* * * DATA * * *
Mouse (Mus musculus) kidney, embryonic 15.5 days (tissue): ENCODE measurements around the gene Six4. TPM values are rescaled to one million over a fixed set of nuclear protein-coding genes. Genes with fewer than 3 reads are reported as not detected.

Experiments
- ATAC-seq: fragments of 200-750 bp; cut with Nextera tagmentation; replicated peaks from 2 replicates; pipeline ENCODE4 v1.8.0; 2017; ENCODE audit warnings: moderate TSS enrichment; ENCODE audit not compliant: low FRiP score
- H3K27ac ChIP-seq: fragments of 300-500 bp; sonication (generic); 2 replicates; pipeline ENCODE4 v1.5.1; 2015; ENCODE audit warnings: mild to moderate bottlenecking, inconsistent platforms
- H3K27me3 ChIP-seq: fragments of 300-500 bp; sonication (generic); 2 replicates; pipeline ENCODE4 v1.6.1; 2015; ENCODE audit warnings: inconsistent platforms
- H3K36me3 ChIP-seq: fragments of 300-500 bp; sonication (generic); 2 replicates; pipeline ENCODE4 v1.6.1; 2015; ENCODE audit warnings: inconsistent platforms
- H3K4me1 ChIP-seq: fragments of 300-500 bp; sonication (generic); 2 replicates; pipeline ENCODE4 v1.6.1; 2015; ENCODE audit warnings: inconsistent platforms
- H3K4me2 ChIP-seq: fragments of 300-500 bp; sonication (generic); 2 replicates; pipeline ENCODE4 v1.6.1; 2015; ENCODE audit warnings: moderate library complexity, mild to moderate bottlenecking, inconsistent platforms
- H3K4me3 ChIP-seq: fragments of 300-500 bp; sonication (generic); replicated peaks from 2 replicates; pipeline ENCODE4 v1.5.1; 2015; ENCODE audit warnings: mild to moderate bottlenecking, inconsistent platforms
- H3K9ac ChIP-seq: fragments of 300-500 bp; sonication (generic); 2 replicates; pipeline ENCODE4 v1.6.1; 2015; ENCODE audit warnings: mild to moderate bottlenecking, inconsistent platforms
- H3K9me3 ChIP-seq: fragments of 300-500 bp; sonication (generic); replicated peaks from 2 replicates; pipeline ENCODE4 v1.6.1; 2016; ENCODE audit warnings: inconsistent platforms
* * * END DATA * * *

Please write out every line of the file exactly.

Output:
Mouse (Mus musculus) kidney, embryonic 15.5 days (tissue): ENCODE measurements around the gene Six4. TPM values are rescaled to one million over a fixed set of nuclear protein-coding genes. Genes with fewer than 3 reads are reported as not detected.

Experiments
- ATAC-seq: fragments of 200-750 bp; cut with Nextera tagmentation; replicated peaks from 2 replicates; pipeline ENCODE4 v1.8.0; 2017; ENCODE audit warnings: moderate TSS enrichment; ENCODE audit not compliant: low FRiP score
- H3K27ac ChIP-seq: fragments of 300-500 bp; sonication (generic); 2 replicates; pipeline ENCODE4 v1.5.1; 2015; ENCODE audit warnings: mild to moderate bottlenecking, inconsistent platforms
- H3K27me3 ChIP-seq: fragments of 300-500 bp; sonication (generic); 2 replicates; pipeline ENCODE4 v1.6.1; 2015; ENCODE audit warnings: inconsistent platforms
- H3K36me3 ChIP-seq: fragments of 300-500 bp; sonication (generic); 2 replicates; pipeline ENCODE4 v1.6.1; 2015; ENCODE audit warnings: inconsistent platforms
- H3K4me1 ChIP-seq: fragments of 300-500 bp; sonication (generic); 2 replicates; pipeline ENCODE4 v1.6.1; 2015; ENCODE audit warnings: inconsistent platforms
- H3K4me2 ChIP-seq: fragments of 300-500 bp; sonication (generic); 2 replicates; pipeline ENCODE4 v1.6.1; 2015; ENCODE audit warnings: moderate library complexity, mild to moderate bottlenecking, inconsistent platforms
- H3K4me3 ChIP-seq: fragments of 300-500 bp; sonication (generic); replicated peaks from 2 replicates; pipeline ENCODE4 v1.5.1; 2015; ENCODE audit warnings: mild to moderate bottlenecking, inconsistent platforms
- H3K9ac ChIP-seq: fragments of 300-500 bp; sonication (generic); 2 replicates; pipeline ENCODE4 v1.6.1; 2015; ENCODE audit warnings: mild to moderate bottlenecking, inconsistent platforms
- H3K9me3 ChIP-seq: fragments of 300-500 bp; sonication (generic); replicated peaks from 2 replicates; pipeline ENCODE4 v1.6.1; 2016; ENCODE audit warnings: inconsistent platforms